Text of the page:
Three Keys for Low-Stress Family Vacations

Unfortunately, family vacations can often be an intense time of stress when the ostensible purpose is to relax and recharge.

In Death of a Salesman, Biff Loman (Willy's eldest son) describes his "measly manner of existence" as follows:


To suffer fifty weeks of the year for the sake of a two week vacation, when all you really desire is to be outdoors with your shirt off.

This unhealthy view about the payoff between work and personal time is embedded in the American psyche. If work doesn't provide any fulfillment, people develop unrealistic expectations about their time off. Work-life balance is a huge issue to tackle. Today we are focusing on just one part. It's vacation time. You've earned it. So how about trying to actually enjoy it?

Unfortunately, family vacations can often be an intense time of stress when the ostensible purpose is to relax and recharge. While it is futile to think you can get rid of stress altogether, Bruce Feiler, author of The Secrets of Happy Families, offers some helpful tips on how to manage and reduce stress. 

In a workshop on Big Think Mentor, Feiler outlines three themes that happy families have in common.  

1. They adapt
"They have a way to change depending on what’s going on around them at any given time."

2. They talk a lot
"They don’t just have difficult conversations.  They talk about what it means to be part of a family."

3. They go out and play
"This seems the most obvious but actually it’s difficult."

So what are some of the tools that can be used to create these healthy habits? Feiler recommends one tool in particular that is derived from his broader lesson.

Make a checklist. As a parent, of course, you already have that checklist in your head. It includes things like special sports equipment and stuffed animals. If these items are forgotten, vacation hell is likely to ensure. Rather than stress about everything on this checklist, Feiler recommends distributing the responsibilities. 

He explains:

Rather than sitting back watching mom and dad scurry and scream you’re actually sharing responsibility. You have to count the luggage when we get to the train station, when we get onto the train, when we get off.

This advice is part of Feiler's larger lesson about empowering your children: "Let your kids get involved running the system because if one person messes up it affects everybody and you have to get everybody involved in the solution." When this system is working well, even the kids can supervise the parents, Feiler says.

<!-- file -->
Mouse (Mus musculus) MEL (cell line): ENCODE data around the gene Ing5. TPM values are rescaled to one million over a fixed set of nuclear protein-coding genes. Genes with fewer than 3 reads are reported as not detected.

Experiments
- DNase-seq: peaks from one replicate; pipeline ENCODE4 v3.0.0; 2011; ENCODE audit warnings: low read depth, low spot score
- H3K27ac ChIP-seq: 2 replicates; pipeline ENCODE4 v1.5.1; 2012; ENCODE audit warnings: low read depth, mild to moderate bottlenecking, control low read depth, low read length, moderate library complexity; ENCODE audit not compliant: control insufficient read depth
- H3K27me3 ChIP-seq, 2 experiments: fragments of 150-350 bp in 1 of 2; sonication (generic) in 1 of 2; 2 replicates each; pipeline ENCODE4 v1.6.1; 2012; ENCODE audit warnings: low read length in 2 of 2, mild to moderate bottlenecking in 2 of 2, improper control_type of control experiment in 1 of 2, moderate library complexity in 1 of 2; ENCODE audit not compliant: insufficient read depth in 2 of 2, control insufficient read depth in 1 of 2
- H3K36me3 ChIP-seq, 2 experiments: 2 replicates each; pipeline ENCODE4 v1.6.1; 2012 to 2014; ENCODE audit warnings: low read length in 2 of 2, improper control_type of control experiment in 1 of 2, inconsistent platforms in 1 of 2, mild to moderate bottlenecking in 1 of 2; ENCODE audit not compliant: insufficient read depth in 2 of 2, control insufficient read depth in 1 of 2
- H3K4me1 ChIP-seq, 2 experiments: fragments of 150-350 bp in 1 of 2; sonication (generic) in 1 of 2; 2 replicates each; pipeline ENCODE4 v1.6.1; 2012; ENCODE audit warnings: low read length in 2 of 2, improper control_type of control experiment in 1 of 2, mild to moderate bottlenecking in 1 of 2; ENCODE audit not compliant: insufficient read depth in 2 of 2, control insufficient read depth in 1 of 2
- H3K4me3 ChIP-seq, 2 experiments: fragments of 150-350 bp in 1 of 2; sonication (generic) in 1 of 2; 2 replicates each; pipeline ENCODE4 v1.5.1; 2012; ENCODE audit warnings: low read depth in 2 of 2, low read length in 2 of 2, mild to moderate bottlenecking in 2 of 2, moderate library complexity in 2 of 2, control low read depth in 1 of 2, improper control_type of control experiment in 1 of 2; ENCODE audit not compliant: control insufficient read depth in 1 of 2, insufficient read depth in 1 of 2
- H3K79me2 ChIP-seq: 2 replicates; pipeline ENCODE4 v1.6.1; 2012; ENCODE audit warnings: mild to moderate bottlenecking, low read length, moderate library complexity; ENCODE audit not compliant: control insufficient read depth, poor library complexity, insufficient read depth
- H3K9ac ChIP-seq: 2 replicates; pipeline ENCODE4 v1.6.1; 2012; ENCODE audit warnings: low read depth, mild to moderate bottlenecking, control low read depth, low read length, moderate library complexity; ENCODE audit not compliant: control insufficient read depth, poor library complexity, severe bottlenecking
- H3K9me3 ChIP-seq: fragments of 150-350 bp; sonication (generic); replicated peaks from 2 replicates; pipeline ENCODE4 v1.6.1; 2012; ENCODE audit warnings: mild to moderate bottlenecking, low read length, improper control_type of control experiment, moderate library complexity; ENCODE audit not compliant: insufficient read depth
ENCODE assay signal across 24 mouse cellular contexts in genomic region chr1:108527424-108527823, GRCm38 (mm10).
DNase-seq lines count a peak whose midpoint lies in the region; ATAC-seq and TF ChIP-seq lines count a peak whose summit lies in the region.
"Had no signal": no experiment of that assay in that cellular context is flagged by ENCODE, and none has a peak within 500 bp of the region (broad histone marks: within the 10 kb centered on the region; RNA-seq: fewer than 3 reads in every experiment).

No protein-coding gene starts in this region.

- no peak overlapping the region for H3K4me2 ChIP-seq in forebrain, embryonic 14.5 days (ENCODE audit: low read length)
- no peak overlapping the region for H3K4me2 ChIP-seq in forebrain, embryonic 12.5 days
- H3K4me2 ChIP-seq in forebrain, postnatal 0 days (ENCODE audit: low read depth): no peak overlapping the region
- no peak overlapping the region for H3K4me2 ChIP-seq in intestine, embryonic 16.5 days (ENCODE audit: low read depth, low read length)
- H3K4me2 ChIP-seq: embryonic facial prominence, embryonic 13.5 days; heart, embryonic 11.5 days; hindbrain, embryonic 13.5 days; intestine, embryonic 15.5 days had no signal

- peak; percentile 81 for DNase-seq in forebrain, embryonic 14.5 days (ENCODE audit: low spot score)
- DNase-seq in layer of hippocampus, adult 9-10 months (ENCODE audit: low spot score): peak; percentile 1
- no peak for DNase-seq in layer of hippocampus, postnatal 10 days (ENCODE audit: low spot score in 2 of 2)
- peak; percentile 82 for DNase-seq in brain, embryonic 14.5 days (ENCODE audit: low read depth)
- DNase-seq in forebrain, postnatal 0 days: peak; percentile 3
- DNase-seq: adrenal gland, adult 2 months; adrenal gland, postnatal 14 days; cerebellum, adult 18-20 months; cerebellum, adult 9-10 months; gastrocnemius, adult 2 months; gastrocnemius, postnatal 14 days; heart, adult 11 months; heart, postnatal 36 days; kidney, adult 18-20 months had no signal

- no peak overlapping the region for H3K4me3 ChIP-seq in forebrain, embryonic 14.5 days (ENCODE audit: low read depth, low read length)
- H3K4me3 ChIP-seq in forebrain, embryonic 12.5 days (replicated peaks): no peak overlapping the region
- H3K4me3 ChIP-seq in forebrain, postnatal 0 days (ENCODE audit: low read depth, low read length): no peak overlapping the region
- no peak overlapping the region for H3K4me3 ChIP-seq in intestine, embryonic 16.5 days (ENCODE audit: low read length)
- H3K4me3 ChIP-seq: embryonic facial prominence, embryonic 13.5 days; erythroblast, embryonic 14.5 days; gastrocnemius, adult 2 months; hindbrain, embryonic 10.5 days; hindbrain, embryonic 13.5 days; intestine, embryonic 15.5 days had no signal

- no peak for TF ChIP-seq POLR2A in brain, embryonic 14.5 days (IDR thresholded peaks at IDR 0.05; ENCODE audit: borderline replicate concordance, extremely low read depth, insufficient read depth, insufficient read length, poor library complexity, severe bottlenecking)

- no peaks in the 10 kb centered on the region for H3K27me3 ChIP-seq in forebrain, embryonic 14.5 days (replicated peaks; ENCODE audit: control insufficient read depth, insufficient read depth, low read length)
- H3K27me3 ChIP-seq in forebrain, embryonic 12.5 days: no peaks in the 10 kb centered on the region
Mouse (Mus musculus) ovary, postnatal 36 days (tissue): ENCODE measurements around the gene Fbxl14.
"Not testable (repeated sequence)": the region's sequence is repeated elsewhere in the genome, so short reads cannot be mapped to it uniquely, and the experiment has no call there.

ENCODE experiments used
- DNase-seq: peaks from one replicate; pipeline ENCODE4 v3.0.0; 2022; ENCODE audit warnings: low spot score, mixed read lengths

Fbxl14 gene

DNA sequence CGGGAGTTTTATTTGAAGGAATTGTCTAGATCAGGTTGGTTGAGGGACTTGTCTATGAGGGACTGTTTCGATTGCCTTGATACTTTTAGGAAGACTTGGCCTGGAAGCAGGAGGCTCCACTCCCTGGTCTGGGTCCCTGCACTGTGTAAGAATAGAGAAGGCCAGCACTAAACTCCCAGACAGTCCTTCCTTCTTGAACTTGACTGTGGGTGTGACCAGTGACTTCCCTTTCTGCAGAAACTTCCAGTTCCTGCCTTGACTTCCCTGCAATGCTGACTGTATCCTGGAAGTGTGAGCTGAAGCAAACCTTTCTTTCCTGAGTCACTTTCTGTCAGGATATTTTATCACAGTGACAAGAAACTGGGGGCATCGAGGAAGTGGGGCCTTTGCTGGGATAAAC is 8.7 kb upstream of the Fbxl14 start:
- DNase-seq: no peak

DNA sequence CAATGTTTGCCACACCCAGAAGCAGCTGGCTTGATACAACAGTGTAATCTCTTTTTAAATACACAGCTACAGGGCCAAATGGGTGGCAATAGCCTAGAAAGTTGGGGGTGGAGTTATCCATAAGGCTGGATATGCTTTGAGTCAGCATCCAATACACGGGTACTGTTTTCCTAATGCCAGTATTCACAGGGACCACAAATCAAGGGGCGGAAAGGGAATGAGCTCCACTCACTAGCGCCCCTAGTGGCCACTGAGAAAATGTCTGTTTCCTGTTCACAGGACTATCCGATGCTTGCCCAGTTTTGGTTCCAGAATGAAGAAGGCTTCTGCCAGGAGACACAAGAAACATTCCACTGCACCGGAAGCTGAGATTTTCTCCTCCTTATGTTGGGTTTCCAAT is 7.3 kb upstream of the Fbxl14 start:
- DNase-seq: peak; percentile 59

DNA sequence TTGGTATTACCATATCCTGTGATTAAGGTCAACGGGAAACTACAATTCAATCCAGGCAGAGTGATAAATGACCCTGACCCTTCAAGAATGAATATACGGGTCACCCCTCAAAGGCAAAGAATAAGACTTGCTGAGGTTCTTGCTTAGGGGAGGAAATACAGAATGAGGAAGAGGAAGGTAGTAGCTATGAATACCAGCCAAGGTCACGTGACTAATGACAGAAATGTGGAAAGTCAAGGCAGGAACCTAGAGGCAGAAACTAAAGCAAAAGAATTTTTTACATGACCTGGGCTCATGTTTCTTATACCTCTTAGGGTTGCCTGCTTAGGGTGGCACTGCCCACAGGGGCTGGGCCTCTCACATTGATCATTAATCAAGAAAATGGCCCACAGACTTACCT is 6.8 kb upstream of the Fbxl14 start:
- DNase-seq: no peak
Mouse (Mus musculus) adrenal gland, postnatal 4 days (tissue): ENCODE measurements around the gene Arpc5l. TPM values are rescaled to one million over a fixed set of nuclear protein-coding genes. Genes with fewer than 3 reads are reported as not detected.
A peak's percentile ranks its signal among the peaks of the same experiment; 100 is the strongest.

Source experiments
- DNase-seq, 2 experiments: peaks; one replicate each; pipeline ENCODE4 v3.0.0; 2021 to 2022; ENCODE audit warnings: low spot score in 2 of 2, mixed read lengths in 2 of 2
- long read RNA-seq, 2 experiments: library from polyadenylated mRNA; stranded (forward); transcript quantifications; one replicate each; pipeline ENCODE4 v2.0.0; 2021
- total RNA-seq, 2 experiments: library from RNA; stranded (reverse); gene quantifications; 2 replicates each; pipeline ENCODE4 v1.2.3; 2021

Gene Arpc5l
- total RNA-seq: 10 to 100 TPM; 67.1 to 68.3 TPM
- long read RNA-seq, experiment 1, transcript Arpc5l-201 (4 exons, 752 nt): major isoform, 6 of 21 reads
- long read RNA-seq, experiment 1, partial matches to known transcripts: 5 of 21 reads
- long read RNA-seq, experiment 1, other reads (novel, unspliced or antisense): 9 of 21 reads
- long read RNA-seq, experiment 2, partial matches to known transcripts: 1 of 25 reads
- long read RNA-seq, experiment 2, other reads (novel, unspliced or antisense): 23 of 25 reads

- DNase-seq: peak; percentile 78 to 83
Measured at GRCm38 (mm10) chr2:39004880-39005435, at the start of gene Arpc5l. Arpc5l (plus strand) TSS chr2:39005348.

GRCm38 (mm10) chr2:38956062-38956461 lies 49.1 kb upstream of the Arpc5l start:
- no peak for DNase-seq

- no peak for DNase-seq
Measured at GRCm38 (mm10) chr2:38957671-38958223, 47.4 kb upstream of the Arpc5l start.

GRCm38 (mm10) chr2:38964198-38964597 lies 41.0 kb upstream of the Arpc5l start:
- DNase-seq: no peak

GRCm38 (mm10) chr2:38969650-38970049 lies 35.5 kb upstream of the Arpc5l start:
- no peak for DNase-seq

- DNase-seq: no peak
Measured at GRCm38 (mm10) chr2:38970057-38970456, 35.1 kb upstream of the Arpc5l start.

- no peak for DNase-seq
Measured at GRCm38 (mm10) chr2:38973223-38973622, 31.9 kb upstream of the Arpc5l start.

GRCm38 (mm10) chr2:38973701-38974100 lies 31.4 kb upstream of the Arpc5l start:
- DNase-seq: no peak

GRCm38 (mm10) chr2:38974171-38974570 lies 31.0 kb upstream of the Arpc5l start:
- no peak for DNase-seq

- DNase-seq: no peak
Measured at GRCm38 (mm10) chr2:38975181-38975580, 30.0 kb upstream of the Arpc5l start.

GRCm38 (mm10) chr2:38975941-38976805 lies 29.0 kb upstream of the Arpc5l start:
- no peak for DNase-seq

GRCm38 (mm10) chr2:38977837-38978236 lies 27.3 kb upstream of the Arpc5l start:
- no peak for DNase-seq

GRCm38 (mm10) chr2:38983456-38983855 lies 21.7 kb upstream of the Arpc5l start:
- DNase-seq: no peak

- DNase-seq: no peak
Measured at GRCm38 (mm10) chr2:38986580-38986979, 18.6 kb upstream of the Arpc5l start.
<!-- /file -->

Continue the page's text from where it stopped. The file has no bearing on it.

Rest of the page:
So what about when the system doesn't work and the stuffed animal has been left behind?

Feiler says that one of the biggest mistakes parents make when they hit a high stress moment is to "seize control back." What you want to do is the opposite. "Give up control during moments of stress," Feiler says. This is when you need to offload responsibility to your children in order to keep everyone involved.

Sign up for a free trial on Big Think Mentor and watch the video here:

Big Think Mentor connects world-class mentors like Neil deGrasse Tyson, Maria Konnikova, and Tim Ferriss with a global community of smart, driven users to teach the habits of mind and people skills we all need to live happier, healthier, more productive lives. 

Subscribed users get instant access to the specific skills you need to learn right now, easily searchable by the problem you're trying to solve, the goal you're trying to achieve, or the area of life in which you need help. 

Image courtesy of Shutterstock

A dark matter hurricane is crashing into Earth

Giving our solar system a "slap in the face"

Surprising Science
  • A stream of galactic debris is hurtling at us, pulling dark matter along with it
  • It's traveling so quickly it's been described as a hurricane of dark matter
  • Scientists are excited to set their particle detectors at the onslffaught
Keep reading Show less

Are we all multiple personalities of universal consciousness?

Bernardo Kastrup proposes a new ontology he calls “idealism” built on panpsychism, the idea that everything in the universe contains consciousness. He solves problems with this philosophy by adding a new suggestion: The universal mind has dissociative identity disorder.

We’re all one mind in "idealism." (Credit: Alex Grey)
Mind & Brain

There’s a reason they call it the “hard problem.” Consciousness: Where is it? What is it? No one single perspective seems to be able to answer all the questions we have about consciousness. Now Bernardo Kastrup thinks he’s found one. He calls his ontology idealism, and according to idealism, all of us and all we perceive are manifestations of something very much like a cosmic-scale dissociative identity disorder (DID). He suggests there’s an all-encompassing universe-wide consciousness, it has multiple personalities, and we’re them.

Keep reading Show less

New study reveals what time we burn the most calories

Once again, our circadian rhythm points the way.

Photo: Victor Freitas / Unsplash
Surprising Science
  • Seven individuals were locked inside a windowless, internetless room for 37 days.
  • While at rest, they burned 130 more calories at 5 p.m. than at 5 a.m.
  • Morning time again shown not to be the best time to eat.
Keep reading Show less